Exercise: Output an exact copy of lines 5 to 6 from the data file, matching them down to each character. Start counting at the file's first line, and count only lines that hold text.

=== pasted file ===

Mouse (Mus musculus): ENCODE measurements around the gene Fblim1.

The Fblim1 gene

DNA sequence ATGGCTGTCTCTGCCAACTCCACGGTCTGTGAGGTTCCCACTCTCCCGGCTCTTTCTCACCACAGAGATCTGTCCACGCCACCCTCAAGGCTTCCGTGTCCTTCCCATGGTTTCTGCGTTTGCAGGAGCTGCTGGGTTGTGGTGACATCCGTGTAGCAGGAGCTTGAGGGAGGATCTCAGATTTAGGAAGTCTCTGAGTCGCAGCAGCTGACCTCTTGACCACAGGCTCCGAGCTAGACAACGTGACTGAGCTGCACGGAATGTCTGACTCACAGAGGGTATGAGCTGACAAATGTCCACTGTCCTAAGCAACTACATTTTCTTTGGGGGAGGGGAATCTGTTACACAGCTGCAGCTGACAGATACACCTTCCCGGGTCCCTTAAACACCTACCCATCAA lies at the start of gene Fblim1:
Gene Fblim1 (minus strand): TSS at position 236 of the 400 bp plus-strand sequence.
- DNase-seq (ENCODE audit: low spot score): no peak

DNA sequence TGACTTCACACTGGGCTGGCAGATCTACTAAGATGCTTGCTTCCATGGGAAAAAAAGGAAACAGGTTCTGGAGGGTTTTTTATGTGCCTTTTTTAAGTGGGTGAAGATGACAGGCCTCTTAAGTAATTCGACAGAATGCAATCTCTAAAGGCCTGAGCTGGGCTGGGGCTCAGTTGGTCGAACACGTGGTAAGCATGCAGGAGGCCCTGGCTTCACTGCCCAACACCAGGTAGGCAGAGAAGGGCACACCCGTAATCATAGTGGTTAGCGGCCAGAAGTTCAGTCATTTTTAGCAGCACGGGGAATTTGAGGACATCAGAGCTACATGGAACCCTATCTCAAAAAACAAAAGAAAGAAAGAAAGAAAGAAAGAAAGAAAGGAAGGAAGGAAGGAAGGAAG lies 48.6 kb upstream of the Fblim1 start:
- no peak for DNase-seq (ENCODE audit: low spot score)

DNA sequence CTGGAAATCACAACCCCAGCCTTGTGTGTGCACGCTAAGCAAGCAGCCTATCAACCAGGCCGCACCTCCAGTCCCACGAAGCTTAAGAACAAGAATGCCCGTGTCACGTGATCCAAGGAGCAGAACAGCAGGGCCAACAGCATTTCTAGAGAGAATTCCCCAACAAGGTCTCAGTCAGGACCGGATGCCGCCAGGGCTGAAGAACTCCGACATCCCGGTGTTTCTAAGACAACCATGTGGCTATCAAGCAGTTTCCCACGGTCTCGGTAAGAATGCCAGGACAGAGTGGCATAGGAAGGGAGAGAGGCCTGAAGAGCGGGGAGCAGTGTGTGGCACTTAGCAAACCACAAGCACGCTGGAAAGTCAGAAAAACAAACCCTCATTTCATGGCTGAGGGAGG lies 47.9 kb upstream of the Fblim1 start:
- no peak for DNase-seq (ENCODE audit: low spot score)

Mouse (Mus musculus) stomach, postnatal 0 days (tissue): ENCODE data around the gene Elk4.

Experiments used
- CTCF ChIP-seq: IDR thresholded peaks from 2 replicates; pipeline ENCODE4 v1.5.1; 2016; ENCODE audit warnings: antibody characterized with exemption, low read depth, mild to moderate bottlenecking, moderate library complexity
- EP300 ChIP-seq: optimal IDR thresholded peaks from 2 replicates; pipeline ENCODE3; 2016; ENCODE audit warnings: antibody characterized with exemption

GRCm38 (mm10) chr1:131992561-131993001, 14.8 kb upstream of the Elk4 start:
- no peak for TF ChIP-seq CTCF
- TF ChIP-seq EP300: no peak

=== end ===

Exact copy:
- DNase-seq (ENCODE audit: low spot score): no peak

DNA sequence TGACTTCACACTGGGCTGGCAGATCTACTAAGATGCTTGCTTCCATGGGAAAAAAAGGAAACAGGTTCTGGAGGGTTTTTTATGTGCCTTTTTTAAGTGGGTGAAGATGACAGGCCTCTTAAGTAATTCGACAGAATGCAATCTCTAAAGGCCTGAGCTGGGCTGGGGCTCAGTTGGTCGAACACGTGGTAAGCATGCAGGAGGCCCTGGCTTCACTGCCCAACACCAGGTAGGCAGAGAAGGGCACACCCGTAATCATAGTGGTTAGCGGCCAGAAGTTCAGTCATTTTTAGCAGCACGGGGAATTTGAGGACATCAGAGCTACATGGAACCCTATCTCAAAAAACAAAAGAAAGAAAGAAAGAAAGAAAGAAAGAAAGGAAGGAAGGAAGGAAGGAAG lies 48.6 kb upstream of the Fblim1 start: